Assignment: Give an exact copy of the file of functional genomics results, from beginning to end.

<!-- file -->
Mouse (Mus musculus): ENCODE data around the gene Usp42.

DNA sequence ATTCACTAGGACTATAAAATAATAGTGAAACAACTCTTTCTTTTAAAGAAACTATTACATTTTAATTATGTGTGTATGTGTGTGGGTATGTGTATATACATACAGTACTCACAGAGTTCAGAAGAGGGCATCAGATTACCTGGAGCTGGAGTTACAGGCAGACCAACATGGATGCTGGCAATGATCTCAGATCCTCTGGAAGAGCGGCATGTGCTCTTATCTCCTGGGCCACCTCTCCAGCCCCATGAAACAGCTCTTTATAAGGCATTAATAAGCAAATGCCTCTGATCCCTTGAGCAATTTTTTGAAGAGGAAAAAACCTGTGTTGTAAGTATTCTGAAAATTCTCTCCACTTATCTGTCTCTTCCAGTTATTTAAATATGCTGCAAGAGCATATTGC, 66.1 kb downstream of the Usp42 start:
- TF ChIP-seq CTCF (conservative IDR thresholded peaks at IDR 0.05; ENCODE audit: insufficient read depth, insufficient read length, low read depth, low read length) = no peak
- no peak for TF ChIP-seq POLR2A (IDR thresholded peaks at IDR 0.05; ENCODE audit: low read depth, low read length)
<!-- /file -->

Mouse (Mus musculus): ENCODE data around the gene Usp42.

DNA sequence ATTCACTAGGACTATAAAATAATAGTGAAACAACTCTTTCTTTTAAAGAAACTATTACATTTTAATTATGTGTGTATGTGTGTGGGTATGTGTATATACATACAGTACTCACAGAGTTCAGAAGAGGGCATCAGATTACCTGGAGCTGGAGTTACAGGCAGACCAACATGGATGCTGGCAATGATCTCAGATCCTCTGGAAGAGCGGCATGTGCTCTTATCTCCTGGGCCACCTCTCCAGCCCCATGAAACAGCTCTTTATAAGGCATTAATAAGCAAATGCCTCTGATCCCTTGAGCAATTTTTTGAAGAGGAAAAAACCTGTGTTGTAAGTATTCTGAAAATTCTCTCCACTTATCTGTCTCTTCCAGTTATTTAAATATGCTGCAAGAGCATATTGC, 66.1 kb downstream of the Usp42 start:
- TF ChIP-seq CTCF (conservative IDR thresholded peaks at IDR 0.05; ENCODE audit: insufficient read depth, insufficient read length, low read depth, low read length) = no peak
- no peak for TF ChIP-seq POLR2A (IDR thresholded peaks at IDR 0.05; ENCODE audit: low read depth, low read length)